His office is in a nondescript building at Granville and Hastings, but Pollard’s workplace is the tennis court, coffee shop, mining shows, even the bar — anywhere he can pick up intelligence on who’s looking for a move, who’s looking to hire.
“You get to know who the movers and shakers are, the personas and the secret sauce every executive brings to the table.”
Pollard says he focuses on relationship-building and focused, individualized service in an industry that often takes a transactional, “cookie-cutter” approach to searches.
A digital presence in a world where the Rolodex is more than an expression, Pollard is at least 10 to 15 years younger than his competition.
That puts him at the vanguard of an industry that will soon be swamped by a “silver tsunami” of exiting execs. According to Statistics Canada, the mining industry’s workforce is even older than in other industries.
As the mining sector has withered in recent years, Pollard says his business has migrated from junior companies to advanced-stage, development and mid-tier producers. It has meant fewer deals but bigger paycheques for Pollard, whose fees range from 25 to 33 per cent of a year’s salary for the executive who is placed.
His billings can be lucrative — his biggest deal this year was $108,000 for a CEO search — but Pollard said he gets most stoked about deals that pave his track record rather than fatten his wallet.
“The searches I’m most proud about are the ones where I can look back and say, ‘This guy came in and I pushed for him and I lobbied for him, and they took a chance on him, and two years later the company’s a ten-bagger.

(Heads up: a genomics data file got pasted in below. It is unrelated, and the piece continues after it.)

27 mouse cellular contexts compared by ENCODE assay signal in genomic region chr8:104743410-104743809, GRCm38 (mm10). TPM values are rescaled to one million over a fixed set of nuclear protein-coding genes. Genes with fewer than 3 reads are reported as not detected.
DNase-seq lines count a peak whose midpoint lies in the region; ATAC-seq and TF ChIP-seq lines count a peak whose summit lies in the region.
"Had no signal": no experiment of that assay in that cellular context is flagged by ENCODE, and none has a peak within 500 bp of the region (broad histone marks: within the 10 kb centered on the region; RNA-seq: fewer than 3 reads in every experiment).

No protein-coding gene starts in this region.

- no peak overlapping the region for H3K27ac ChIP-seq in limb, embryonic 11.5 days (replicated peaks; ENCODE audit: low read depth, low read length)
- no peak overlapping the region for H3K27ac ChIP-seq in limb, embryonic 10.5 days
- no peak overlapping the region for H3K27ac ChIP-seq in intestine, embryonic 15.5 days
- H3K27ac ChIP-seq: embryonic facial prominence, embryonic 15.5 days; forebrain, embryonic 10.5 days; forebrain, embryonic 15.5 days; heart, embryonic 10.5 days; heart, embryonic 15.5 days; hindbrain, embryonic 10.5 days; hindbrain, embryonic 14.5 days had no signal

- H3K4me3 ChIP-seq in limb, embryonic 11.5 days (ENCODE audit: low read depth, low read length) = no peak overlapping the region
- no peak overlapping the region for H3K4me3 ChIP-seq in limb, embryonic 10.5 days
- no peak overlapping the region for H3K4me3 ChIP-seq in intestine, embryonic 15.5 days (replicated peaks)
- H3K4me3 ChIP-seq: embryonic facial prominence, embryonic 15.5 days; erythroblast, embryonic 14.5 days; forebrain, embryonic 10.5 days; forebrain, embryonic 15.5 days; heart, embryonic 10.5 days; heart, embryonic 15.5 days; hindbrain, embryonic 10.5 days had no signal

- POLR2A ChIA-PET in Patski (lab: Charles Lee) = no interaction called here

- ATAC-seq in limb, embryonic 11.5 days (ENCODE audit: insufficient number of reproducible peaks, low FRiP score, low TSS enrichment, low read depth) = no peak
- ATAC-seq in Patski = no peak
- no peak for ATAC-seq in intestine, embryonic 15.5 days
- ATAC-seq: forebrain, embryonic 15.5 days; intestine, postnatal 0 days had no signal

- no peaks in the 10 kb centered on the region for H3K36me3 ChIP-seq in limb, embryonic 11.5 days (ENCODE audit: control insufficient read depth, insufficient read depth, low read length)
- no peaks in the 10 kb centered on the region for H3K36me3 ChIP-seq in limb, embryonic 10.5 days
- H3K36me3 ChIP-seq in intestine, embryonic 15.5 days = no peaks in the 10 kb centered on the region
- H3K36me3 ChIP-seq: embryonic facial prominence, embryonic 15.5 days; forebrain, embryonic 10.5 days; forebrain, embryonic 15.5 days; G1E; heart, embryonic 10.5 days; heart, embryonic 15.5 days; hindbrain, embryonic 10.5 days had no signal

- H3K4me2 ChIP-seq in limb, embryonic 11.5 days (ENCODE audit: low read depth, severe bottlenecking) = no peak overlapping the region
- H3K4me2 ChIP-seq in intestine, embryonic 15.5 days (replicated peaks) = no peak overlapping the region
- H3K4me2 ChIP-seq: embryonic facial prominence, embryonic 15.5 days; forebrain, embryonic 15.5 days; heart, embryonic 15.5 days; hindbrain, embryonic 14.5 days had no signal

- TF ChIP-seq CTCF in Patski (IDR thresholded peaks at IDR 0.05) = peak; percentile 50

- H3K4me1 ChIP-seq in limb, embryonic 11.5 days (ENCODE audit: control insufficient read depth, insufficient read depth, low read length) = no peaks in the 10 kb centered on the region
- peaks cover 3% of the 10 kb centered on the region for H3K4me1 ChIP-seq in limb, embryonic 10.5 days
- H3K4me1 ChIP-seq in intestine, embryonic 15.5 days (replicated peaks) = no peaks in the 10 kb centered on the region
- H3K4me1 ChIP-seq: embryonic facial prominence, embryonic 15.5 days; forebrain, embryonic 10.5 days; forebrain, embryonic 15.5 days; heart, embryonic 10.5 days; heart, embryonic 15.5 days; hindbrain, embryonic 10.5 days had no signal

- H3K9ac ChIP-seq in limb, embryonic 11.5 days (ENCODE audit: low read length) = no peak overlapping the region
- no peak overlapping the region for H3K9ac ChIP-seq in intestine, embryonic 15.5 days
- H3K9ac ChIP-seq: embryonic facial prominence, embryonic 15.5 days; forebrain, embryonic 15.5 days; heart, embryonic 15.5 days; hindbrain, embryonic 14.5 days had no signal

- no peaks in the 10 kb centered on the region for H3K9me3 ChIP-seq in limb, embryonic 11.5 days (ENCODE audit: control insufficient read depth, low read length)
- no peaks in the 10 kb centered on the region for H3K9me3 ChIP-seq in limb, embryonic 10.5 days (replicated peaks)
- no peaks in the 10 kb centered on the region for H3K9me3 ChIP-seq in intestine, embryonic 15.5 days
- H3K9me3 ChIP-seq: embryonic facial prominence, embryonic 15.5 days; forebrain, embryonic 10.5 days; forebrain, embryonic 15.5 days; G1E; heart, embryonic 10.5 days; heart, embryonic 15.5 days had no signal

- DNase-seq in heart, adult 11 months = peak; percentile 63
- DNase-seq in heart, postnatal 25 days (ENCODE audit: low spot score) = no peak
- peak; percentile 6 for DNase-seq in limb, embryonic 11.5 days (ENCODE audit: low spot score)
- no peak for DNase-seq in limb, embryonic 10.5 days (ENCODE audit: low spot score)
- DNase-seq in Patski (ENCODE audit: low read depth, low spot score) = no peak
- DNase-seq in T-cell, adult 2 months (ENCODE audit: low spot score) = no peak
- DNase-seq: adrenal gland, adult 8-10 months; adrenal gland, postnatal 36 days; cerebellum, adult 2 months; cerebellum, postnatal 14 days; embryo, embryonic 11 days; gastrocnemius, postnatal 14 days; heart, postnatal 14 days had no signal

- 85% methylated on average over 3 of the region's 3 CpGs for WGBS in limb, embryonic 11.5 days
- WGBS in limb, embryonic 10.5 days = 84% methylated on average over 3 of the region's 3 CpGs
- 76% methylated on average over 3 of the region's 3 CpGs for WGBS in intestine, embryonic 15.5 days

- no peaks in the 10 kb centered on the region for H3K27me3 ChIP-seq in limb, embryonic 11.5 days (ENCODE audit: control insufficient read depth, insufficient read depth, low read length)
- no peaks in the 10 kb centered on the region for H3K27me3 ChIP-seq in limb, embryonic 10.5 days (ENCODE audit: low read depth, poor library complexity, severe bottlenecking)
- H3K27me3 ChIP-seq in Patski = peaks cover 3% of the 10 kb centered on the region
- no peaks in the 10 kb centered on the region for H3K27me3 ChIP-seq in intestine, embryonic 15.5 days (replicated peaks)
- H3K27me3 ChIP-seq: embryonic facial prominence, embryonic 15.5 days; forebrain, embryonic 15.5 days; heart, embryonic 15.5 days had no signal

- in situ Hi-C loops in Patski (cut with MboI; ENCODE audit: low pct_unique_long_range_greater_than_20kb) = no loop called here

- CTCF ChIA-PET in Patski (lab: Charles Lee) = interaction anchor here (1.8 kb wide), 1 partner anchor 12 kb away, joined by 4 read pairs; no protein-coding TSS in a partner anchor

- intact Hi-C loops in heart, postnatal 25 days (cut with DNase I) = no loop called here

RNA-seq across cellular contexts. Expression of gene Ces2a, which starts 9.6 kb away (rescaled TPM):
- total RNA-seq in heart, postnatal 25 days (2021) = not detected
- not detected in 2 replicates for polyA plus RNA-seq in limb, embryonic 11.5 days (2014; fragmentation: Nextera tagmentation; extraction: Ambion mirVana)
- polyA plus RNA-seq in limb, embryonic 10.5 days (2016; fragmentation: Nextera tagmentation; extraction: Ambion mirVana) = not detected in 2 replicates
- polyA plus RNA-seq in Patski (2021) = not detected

“Those are the ones where I look back most fondly.”
One success story was Prodigy Gold, which was a struggling junior called Kodiak Exploration when Pollard got the call for help in 2010. Pollard helped Prodigy clean house at both the board and executive level, helping recruit new directors — including George Salamis — as well as a new CEO, CFO and vice-president of exploration. From a market capitalization of about $20 million, Prodigy was acquired by Argonaut Gold for $341 million in 2012.
Fast-forward two years and Salamis is executive chairman of Integra Gold, which is developing a gold project in a historic mining district of Quebec. Pollard’s latest placement was Integra’s chief operating officer.
According to Salamis, two keys to Pollard’s success are his extensive knowledge of mining power players and “great manner” with senior executives.
“I think Andrew is one of those rare few who are going to inherit the keys to the kingdom of the mining industry,” he said.
Eastern expansion is not the only way Pollard is doubling down on an industry that many have written off. He has begun to invest in client companies, up to and including 100 per cent of his client fees — a practice that aligns with his approach of looking at companies as an investor would.
Pollard, the youngest of four boys, credits his father — who died suddenly in 2010 while in Europe — with instilling “an entrepreneurial drive in me from a young age.” The final time the elder Pollard saw his son was when he watched Andrew’s first Business News Network appearance online.